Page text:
When we talk about children and charity organization the first name that comes to mind is the name of Ekal Vidyalaya Foundation. It is a charitable trust that initiates, supports, and runs non-formal one-teacher schools (popularly known as Ekal Vidyalayas) all over the country. With the participation of numerous non-profit trusts and organizations, this program has now become the greatest non- govern mental education movement in India. The Ekal Vidyalaya movement aims to help eradicate illiteracy from rural and tribal India by 2011. Striding thick and fast in this direction, Ekal is a movement of over 26,719 teachers, 5,000 plus voluntary workers, 22 field organizations and 8 support agencies, and their activities crisscross about 22 Indian states as of 2009. With this tremendous human force, the Ekal Vidyalaya movement strives to create a network of non-formal schools that will educate and empower children in rural and tribal India. Moreover, Ekal Vidyalaya goes beyond mere literacy. Apart from its goal of achieving the national standards of Minimum Level of Learning (MLL) for its students, Ekal Vidyalaya also seeks to empower the village community for its own self-development. Ekal Vidyalaya solicits complete involvement of the local community and aims at making the school self-reliant in a period of five to seven years. Of course, this is possible because the Ekal Vidyalaya movement seeks the participation of local people in the creation of the school, the selection of the teacher, and the adaptation of the curriculum and schedule. With this munificent approach on educating the illiterate rural and tribal people of India, there is no doubt that Ekal is doing a commendable job.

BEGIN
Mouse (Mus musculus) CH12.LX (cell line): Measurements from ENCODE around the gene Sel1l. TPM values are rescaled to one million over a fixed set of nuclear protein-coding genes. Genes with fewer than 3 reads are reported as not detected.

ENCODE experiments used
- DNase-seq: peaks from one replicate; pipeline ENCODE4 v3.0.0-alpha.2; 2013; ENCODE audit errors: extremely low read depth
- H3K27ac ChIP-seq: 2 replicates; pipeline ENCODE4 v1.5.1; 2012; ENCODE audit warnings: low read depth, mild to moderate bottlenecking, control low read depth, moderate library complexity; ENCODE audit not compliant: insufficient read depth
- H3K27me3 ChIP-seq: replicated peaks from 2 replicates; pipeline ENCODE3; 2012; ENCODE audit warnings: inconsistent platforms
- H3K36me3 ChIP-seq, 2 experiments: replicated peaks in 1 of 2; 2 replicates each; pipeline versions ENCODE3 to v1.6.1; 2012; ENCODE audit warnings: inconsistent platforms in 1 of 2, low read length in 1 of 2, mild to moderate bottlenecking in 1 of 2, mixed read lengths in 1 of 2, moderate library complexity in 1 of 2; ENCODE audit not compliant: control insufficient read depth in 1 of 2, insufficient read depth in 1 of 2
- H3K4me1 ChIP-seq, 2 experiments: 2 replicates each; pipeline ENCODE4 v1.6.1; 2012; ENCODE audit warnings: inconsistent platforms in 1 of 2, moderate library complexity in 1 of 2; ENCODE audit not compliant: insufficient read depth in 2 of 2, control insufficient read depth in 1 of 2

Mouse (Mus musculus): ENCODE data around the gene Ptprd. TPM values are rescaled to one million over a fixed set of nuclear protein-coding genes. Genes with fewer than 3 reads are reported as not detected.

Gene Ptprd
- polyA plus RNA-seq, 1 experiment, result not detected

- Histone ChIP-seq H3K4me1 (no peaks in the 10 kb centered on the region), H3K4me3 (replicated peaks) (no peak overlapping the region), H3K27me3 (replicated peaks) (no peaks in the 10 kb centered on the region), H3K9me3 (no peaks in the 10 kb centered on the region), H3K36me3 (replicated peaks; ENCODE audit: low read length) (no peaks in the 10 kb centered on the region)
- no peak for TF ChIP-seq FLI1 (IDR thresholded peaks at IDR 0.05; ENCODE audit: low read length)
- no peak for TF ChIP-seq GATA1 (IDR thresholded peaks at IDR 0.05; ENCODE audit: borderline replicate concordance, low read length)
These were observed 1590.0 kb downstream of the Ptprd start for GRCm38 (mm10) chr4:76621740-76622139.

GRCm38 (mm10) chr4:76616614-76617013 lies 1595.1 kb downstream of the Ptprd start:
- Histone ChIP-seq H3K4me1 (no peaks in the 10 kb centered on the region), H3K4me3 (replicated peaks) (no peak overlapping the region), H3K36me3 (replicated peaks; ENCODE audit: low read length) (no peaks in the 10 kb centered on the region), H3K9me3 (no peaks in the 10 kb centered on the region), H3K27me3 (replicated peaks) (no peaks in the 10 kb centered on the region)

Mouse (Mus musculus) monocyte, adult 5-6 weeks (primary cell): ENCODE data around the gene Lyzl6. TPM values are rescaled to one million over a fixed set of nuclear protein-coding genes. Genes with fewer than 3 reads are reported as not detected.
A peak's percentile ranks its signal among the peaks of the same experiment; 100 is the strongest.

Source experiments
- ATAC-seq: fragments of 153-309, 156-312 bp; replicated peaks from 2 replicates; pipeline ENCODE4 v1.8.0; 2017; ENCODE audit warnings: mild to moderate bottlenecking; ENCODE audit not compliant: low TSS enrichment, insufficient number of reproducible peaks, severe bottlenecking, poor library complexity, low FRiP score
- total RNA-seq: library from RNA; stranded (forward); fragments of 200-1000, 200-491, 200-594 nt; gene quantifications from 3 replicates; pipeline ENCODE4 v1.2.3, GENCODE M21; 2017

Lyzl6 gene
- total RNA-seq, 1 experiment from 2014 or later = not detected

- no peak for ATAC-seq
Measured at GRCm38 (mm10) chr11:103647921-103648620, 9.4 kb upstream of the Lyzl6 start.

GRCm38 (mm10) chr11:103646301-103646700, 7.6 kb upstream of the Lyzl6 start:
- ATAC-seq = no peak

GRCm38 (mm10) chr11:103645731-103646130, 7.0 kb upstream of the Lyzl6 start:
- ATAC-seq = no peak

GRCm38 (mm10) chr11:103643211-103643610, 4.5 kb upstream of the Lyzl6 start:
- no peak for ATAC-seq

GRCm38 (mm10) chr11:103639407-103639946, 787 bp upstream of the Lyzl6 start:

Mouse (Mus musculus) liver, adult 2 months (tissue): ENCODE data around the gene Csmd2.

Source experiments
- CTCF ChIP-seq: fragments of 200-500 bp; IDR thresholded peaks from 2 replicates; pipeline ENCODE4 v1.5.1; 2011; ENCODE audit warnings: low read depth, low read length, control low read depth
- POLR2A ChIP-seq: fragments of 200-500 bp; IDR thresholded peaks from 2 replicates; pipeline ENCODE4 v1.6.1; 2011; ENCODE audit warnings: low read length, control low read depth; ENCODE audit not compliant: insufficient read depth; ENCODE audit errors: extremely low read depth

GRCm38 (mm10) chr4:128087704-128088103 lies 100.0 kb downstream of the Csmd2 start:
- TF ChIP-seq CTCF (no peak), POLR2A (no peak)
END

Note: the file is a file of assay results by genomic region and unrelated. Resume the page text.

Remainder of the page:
Another organization is Pratham. Established in 1991, Pratham claims to be India’s largest charity organization working to provide quality education to the underprivileged children of India. Pratham firmly believes in working with the government to bring about large-scale change and therefore their programs are aimed at supplementing rather than replacing governmental efforts. The mission of Pratham’s programs are to (a) increase enrolment in schools; (b) Learning in schools and communities increases; (c) The education net reaches children who are unable to attend school; and (d) Models are replicated and scaled up to serve large numbers of children to achieve a large scale impact. The Pratham team comprises of eminent members of the education, professional, corporate and government sector, who all bring their experiences and perspectives to the organization and are unified by the common vision of improving the future of the nation’s children. Pratham’s direct programs include imparting pre-school education; conducting learning support programs; building libraries and organizing the mainstreaming of out of school children. Currently the direct programs in most cities are being consolidated as Urban Learning Centres. However, the most prolific and flagship program of Pratham is the Read India program. Read India helps to improve the reading, writing and basic arithmetic skills of the children in the age group of 6-14 years. Read India seeks to catalyze existing resources and energize structures to strengthen children’s learning. Partnerships have been forged with 11 state governments for the implementation of the program. In 2008-09, the campaign reached 33 million children across 19 states. It covered 305,000 out of the 600,000 villages of India and mobilized 450,000 volunteers. Extending its activities across the national boundaries, Pratham has branches and chapters in other parts of the world too. Pratham USA, a non-profit organization, was established in 1999 to support Pratham’s critical work in India. It aims to raise awareness about the problem of illiteracy in India and raise funds in USA to support Pratham’s projects. It has active chapters in many cities of USA including New York, Houston, Los Angeles, San Francisco, and Washington DC.